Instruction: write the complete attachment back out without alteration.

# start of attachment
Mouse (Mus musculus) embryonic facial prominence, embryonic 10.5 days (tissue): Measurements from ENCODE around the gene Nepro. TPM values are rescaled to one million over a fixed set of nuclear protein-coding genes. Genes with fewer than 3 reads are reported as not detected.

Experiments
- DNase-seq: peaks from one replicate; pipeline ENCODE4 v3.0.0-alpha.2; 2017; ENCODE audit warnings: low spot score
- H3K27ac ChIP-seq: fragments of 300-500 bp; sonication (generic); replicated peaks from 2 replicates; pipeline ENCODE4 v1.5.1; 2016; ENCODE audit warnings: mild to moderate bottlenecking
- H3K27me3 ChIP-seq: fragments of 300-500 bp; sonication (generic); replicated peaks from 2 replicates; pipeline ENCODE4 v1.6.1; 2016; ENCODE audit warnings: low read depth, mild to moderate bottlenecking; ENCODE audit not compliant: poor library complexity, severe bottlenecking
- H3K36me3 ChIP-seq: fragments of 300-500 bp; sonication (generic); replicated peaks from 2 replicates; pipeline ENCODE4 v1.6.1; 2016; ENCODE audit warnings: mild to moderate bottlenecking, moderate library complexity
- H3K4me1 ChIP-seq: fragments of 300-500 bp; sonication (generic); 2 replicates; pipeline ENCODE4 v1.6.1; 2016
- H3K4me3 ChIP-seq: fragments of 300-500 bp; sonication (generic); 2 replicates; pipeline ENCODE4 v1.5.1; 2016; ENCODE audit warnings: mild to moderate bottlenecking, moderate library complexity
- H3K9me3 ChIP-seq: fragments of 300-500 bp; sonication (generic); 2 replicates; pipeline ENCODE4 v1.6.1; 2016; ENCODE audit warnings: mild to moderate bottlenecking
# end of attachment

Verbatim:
Mouse (Mus musculus) embryonic facial prominence, embryonic 10.5 days (tissue): Measurements from ENCODE around the gene Nepro. TPM values are rescaled to one million over a fixed set of nuclear protein-coding genes. Genes with fewer than 3 reads are reported as not detected.

Experiments
- DNase-seq: peaks from one replicate; pipeline ENCODE4 v3.0.0-alpha.2; 2017; ENCODE audit warnings: low spot score
- H3K27ac ChIP-seq: fragments of 300-500 bp; sonication (generic); replicated peaks from 2 replicates; pipeline ENCODE4 v1.5.1; 2016; ENCODE audit warnings: mild to moderate bottlenecking
- H3K27me3 ChIP-seq: fragments of 300-500 bp; sonication (generic); replicated peaks from 2 replicates; pipeline ENCODE4 v1.6.1; 2016; ENCODE audit warnings: low read depth, mild to moderate bottlenecking; ENCODE audit not compliant: poor library complexity, severe bottlenecking
- H3K36me3 ChIP-seq: fragments of 300-500 bp; sonication (generic); replicated peaks from 2 replicates; pipeline ENCODE4 v1.6.1; 2016; ENCODE audit warnings: mild to moderate bottlenecking, moderate library complexity
- H3K4me1 ChIP-seq: fragments of 300-500 bp; sonication (generic); 2 replicates; pipeline ENCODE4 v1.6.1; 2016
- H3K4me3 ChIP-seq: fragments of 300-500 bp; sonication (generic); 2 replicates; pipeline ENCODE4 v1.5.1; 2016; ENCODE audit warnings: mild to moderate bottlenecking, moderate library complexity
- H3K9me3 ChIP-seq: fragments of 300-500 bp; sonication (generic); 2 replicates; pipeline ENCODE4 v1.6.1; 2016; ENCODE audit warnings: mild to moderate bottlenecking